The elbow can be vulnerable to injury. A fracture can result from a fall onto an outstretched arm, a twisting injury to the arm, or from direct trauma. An elbow fracture can cause severe pain and make movement extremely difficult. Treatment for an elbow fracture can vary and depends on the severity and exact location of the injury.
The Elbow Joint
The elbow is a complicated joint made up of three bones, the humerus (upper arm bone) and the ulna and radius (the bones in the forearm). The olecranon is part of the ulna and is the tip of the elbow, and the radial head is the end of the radius where it meets the elbow. The elbow is also made up of ligaments, muscles, and tendons, allowing the bones to move both forwards and backwards as well as rotate in a twisting motion.
Symptoms of A Fracture
The following symptoms can indicate a fracture:
- Sudden, intense pain (especially with movement)
- Limited range of movement (difficulty bending/straightening the elbow, inability to turn the forearm)
- Tender to the touch
- Visible deformity
- Numbness/tingling/weakness in the arm, wrist, and hand
- Joint instability
If you injure your elbow or experience any of these symptoms, you should seek prompt medical treatment from an orthopedist, as delaying treatment can lead to further damage.
Diagnosing A Fracture
Diagnostic imaging, such as an X-ray or CT scan, is required to confirm if a fracture is present and the exact location of it. It is also used to identify the severity of the damage, whether any bones are misaligned or displaced (when there is a gap between the bones), and to assess whether there are any bone fragments present.
There are different types of elbow fractures, which include:
- Radial head and neck fractures (often occur as a result of a dislocated elbow, or falling on to an outstretched arm).
- Olecranon fractures (from falling directly on the elbow).
- Distal humerus fracture (more common in children and the elderly).
Treatment for Fractures
Treatment largely depends on the severity of the fracture and whether any of the bones have moved during the break, are misaligned, or have pierced the skin. The main goal of treatment is to align the fractured bones to allow new bone formation, correct healing, and to repair any other trauma.
Simple fractures are those that have not pierced the skin, are not misaligned, and are at low risk of moving out of place. They are typically treated with non-surgical methods. This includes immobilization, such as wearing a cast, splint, or sling until the bone heals, and rest, followed by a gentle and gradual increase in motion. Pain relief and anti-inflammatory medication may also help to alleviate symptoms.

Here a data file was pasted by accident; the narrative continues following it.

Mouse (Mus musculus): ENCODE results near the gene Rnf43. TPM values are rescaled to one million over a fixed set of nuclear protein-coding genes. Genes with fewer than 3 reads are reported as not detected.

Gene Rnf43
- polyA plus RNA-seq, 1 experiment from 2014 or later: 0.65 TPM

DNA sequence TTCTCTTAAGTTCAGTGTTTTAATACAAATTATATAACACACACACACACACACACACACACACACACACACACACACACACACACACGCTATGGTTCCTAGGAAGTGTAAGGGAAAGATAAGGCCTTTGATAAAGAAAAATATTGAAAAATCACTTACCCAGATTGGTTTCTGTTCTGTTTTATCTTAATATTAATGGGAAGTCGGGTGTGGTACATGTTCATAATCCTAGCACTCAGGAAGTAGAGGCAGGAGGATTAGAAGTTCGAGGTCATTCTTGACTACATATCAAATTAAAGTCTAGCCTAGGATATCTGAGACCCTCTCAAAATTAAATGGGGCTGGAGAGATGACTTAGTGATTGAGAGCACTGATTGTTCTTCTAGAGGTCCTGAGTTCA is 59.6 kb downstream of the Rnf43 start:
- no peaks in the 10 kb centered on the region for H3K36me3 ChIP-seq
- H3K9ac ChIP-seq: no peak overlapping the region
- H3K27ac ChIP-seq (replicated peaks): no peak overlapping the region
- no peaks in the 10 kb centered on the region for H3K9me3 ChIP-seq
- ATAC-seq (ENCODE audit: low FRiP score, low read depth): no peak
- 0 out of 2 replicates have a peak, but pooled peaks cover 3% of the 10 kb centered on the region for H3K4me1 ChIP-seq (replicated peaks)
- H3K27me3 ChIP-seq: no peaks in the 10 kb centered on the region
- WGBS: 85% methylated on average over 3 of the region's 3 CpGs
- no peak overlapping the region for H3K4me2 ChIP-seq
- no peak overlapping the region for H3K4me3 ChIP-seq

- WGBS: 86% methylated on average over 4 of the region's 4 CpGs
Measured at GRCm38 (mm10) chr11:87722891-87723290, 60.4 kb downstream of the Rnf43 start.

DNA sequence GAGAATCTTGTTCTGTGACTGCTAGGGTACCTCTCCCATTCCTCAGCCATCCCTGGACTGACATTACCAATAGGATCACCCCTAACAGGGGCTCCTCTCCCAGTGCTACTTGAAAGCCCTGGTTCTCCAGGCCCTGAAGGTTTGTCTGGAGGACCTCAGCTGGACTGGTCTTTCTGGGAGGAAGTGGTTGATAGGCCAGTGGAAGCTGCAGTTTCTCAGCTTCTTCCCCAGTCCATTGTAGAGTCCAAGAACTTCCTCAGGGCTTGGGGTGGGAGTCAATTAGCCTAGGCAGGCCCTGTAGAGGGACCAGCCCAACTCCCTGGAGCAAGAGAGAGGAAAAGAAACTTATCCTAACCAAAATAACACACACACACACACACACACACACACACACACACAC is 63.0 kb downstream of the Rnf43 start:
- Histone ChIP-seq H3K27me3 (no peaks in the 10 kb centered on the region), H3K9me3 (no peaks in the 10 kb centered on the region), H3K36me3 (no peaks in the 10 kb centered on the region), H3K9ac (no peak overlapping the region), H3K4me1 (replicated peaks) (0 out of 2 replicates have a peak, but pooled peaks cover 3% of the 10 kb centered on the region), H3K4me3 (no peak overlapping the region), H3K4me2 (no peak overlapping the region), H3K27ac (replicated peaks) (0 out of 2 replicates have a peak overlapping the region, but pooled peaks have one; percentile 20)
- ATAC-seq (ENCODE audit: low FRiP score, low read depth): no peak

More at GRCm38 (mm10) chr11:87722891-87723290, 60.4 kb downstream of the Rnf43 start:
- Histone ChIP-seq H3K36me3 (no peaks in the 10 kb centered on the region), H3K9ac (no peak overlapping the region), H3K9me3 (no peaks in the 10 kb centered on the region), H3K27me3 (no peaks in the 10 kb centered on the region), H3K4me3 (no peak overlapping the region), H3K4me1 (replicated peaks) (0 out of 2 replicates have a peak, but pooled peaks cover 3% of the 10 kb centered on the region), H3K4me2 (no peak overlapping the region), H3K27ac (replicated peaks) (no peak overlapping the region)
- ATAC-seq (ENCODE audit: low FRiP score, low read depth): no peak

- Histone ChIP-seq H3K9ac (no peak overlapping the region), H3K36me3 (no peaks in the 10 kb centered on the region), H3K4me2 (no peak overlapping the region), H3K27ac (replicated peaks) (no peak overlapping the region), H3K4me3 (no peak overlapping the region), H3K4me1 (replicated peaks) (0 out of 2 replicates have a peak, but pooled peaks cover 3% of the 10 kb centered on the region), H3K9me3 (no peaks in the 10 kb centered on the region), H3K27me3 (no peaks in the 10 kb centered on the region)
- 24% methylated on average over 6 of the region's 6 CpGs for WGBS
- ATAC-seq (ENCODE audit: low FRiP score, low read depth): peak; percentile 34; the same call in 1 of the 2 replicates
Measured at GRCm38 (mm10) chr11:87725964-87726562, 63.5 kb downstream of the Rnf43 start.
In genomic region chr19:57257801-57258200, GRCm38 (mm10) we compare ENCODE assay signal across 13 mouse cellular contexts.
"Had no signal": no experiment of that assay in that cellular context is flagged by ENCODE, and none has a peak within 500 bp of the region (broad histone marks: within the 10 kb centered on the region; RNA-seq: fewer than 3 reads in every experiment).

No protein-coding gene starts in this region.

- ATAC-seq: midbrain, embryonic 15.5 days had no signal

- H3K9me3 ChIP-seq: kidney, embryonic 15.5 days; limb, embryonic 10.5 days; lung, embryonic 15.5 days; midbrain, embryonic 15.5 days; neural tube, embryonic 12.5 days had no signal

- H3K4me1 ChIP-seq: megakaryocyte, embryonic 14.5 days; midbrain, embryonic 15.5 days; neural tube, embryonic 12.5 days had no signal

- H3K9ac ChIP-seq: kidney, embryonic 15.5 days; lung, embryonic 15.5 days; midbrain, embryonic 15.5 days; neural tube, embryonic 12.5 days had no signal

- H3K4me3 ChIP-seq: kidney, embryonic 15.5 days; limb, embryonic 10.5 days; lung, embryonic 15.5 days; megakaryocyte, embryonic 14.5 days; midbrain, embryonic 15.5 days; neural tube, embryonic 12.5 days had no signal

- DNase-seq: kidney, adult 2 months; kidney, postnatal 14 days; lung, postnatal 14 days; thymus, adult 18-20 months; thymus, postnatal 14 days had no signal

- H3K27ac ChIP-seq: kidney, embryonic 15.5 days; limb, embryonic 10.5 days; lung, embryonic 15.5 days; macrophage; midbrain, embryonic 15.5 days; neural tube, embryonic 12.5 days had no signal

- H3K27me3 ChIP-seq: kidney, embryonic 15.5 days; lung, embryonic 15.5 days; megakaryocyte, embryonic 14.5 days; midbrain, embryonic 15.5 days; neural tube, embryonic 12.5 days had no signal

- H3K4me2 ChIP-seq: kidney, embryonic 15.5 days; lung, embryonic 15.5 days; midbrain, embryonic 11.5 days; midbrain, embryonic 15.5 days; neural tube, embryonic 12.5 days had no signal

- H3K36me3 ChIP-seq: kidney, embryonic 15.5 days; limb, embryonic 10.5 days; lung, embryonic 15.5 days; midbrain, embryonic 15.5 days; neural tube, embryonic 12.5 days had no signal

For more serious and complex fractures, such as when the bone is out of place or unstable, surgery is often required to realign or stabilize the bones to ensure they heal correctly. Surgical hardware, including pins, metal plates, rods, and screws, may be required to hold the fractured bones together during the healing process.
Surgery may be necessary to remove any loose bone fragments and to repair any soft tissue damage. If any bones have been crushed or severely damaged, a bone graft may be required to fill in the gaps. If damage is severe, the surgeon may need to remove part of the bone, such as the radial head, and replace it with an artificial one to improve function and mobility.
After surgery, once bones have been properly aligned, a splint or cast will be applied. A splint may be used for the first few days to accommodate swelling, with a cast then applied when the swelling has reduced.
Even simple fractures can result in some loss of elbow extension. Elbow stiffness is also much more common in adult patients. Rehabilitation, including physical therapy and occupational therapy, is often recommended to help restore and maximize range of motion, reduce and avoid stiffness in the joint, and help you perform activities of daily living, such as getting dressed.
Rehabilitation is also recommended following fracture surgery to speed up recovery, increase strength and mobility, and reduce risk of future injuries. Physical therapy for an elbow fracture may include a number of modalities, including therapeutic exercises, manual therapies such as massage and joint mobilization, ice and heat therapies, ultrasound, and electrical stimulation.
Fracture Care in San Antonio, Texas
If you are experiencing elbow pain, speak to the experienced physicians at the Center for Orthopaedic Surgery and Sports Medicine. We provide prompt diagnosis and treatment for a variety of orthopedic conditions and injuries, including fractures, and are dedicated to providing you with the best patient-centered care available.
For more information or to schedule an appointment, call us at (210) 692-7400. Alternatively, you can fill out our online form.